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Magnesium Disorders: Core Curriculum 2024.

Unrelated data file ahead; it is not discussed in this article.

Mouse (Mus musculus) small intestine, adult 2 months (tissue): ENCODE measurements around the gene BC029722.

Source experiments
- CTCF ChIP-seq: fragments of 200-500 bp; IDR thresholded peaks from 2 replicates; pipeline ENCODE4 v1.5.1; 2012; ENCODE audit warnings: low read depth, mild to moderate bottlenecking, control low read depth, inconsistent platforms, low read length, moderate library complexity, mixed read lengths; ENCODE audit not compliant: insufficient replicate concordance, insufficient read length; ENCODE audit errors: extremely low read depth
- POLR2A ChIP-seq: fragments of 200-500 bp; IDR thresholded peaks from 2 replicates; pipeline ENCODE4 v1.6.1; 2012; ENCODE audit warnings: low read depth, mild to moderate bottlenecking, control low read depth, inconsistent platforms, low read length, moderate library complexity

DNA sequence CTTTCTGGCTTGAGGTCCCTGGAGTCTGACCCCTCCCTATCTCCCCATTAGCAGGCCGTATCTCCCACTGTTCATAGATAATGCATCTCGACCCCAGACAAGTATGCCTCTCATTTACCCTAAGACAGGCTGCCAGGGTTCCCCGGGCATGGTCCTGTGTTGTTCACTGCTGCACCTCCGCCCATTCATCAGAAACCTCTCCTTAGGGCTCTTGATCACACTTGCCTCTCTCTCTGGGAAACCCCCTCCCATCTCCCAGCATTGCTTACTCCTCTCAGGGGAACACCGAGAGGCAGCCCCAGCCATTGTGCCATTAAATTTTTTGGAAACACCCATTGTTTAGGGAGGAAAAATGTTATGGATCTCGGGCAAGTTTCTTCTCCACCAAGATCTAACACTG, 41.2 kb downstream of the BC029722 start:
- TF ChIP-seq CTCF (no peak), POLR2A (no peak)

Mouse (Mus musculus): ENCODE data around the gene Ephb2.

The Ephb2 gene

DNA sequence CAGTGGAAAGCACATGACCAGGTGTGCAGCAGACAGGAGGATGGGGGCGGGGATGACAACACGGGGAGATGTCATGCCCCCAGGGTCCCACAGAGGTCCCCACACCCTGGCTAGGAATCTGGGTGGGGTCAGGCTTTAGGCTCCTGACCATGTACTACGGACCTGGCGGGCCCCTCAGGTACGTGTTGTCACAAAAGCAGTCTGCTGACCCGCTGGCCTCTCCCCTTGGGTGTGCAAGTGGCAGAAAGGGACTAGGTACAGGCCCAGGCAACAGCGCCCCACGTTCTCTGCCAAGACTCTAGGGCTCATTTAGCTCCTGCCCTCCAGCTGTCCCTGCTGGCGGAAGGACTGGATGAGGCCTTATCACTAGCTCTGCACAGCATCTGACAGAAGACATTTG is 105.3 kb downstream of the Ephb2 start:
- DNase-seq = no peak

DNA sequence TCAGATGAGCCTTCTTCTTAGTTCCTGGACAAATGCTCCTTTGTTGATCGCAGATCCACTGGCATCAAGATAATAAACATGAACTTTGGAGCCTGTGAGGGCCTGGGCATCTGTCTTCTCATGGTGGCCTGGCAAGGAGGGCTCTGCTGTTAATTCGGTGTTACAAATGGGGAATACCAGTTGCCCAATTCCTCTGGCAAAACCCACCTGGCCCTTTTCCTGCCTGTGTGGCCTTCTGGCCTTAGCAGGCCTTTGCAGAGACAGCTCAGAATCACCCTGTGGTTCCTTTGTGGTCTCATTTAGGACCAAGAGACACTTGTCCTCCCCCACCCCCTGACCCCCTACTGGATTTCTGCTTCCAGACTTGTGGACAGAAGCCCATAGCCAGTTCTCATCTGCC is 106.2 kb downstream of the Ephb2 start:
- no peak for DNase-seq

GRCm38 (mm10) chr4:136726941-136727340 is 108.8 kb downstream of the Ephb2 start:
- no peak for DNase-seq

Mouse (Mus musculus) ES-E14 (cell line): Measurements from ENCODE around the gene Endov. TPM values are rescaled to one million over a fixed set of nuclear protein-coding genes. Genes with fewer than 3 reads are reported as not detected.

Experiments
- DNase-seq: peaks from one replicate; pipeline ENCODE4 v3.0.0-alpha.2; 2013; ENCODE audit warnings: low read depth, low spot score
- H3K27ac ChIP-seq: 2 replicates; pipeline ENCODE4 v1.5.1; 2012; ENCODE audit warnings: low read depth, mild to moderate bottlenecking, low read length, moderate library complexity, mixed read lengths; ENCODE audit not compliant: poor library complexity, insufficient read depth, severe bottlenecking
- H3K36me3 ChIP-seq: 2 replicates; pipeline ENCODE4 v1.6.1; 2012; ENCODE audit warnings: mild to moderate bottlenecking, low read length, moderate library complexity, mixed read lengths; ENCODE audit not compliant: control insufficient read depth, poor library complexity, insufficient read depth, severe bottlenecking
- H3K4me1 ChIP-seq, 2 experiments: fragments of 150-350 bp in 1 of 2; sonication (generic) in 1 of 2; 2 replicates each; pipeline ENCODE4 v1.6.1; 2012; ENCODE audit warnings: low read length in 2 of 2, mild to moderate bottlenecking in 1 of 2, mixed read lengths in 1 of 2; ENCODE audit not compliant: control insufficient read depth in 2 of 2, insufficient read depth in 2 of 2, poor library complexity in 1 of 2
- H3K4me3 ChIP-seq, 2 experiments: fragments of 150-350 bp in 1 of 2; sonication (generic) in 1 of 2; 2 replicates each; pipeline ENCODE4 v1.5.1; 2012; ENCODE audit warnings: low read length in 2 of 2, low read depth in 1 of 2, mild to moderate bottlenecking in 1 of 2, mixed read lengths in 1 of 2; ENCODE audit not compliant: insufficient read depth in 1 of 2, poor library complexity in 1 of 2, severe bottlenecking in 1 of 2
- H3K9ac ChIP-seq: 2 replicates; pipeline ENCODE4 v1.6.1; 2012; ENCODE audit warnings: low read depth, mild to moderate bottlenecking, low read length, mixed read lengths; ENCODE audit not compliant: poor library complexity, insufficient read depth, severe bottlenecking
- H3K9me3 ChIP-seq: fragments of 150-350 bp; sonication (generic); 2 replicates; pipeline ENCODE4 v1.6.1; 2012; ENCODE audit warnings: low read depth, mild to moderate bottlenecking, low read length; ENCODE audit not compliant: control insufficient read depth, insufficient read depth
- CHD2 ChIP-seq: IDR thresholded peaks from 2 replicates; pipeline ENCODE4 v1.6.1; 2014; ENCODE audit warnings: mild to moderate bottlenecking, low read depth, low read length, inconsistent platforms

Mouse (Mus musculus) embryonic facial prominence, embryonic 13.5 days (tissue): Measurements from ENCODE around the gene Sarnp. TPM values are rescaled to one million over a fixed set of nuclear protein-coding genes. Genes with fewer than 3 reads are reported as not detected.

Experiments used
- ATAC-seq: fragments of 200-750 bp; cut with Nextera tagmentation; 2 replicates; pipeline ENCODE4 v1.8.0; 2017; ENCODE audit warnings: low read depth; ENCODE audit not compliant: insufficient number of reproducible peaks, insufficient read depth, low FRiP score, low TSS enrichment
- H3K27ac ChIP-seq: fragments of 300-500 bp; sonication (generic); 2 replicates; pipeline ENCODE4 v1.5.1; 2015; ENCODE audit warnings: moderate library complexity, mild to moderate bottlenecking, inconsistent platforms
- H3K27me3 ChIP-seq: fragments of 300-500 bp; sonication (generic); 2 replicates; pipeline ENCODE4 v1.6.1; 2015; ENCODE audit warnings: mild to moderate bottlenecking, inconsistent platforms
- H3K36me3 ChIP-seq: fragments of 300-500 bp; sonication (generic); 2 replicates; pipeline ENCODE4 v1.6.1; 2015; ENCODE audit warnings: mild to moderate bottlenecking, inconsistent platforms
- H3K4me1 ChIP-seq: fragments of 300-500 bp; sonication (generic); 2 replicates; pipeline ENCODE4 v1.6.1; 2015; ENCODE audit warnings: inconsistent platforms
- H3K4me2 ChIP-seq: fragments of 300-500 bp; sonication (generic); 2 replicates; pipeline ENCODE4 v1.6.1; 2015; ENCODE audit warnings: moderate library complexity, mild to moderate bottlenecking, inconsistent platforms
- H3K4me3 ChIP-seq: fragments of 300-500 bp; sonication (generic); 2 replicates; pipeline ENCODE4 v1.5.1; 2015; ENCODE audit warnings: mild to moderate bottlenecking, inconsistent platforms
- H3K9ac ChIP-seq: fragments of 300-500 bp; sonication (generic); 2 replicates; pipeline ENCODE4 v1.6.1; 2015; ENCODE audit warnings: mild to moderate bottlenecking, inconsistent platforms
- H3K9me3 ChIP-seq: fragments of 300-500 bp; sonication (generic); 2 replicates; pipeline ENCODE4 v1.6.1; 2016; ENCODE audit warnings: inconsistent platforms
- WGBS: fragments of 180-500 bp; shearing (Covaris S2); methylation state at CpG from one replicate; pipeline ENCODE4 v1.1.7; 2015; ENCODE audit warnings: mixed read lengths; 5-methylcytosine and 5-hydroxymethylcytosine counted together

Magnesium is ubiquitous in nature. It sits at the origin of the food chain, occupying the center of chlorophyl in plants. In humans, magnesium is critical to diverse molecular and catalytic processes, including energy transfer and maintenance of the genome. Despite its abundance, hypomagnesemia is common and often goes undiagnosed. This is in spite of epidemiologic data linking low magnesium with chronic diseases including diabetes mellitus. Clinically significant hypermagnesemia is encountered less frequently, but the presentation may be dramatic. Advances in molecular biology and the elucidation of the genetic causes of magnesium disorders have enhanced our understanding of their pathophysiology. Treatment approaches are also changing. The repurposing of newer medications, such as sodium/glucose cotransporter 2 inhibitors, offers new therapeutic options. In this review we integrate knowledge in this rapidly evolving field to provide clinicians and trainees with a resource for approaching common clinical scenarios involving magnesium disorders.

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